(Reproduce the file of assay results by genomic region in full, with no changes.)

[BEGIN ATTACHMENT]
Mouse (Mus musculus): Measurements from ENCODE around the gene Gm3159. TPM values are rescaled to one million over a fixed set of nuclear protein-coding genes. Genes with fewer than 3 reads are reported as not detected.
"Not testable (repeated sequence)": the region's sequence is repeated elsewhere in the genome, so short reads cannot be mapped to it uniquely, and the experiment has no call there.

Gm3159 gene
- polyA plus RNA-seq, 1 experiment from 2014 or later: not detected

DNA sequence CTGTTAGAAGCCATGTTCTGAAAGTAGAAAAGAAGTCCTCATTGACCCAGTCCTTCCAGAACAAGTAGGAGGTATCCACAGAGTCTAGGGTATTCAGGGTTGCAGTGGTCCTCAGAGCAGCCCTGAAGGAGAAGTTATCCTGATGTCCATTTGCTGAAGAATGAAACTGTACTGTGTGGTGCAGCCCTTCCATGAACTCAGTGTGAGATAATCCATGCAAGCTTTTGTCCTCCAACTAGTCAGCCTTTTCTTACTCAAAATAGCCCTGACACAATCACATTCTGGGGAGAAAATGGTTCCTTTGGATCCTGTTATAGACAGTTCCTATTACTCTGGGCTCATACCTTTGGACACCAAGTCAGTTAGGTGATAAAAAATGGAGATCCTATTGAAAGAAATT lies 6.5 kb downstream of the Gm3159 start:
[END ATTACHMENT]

Mouse (Mus musculus): Measurements from ENCODE around the gene Gm3159. TPM values are rescaled to one million over a fixed set of nuclear protein-coding genes. Genes with fewer than 3 reads are reported as not detected.
"Not testable (repeated sequence)": the region's sequence is repeated elsewhere in the genome, so short reads cannot be mapped to it uniquely, and the experiment has no call there.

Gm3159 gene
- polyA plus RNA-seq, 1 experiment from 2014 or later: not detected

DNA sequence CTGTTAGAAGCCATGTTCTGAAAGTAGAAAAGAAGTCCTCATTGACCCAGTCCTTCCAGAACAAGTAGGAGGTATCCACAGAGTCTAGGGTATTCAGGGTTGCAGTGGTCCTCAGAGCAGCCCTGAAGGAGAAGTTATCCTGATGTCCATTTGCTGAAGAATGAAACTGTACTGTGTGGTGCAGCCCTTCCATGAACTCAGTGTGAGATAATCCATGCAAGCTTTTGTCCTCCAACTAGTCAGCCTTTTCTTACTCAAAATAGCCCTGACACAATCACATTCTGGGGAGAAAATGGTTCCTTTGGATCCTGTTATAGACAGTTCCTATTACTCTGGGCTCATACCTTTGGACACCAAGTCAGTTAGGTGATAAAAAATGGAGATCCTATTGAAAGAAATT lies 6.5 kb downstream of the Gm3159 start: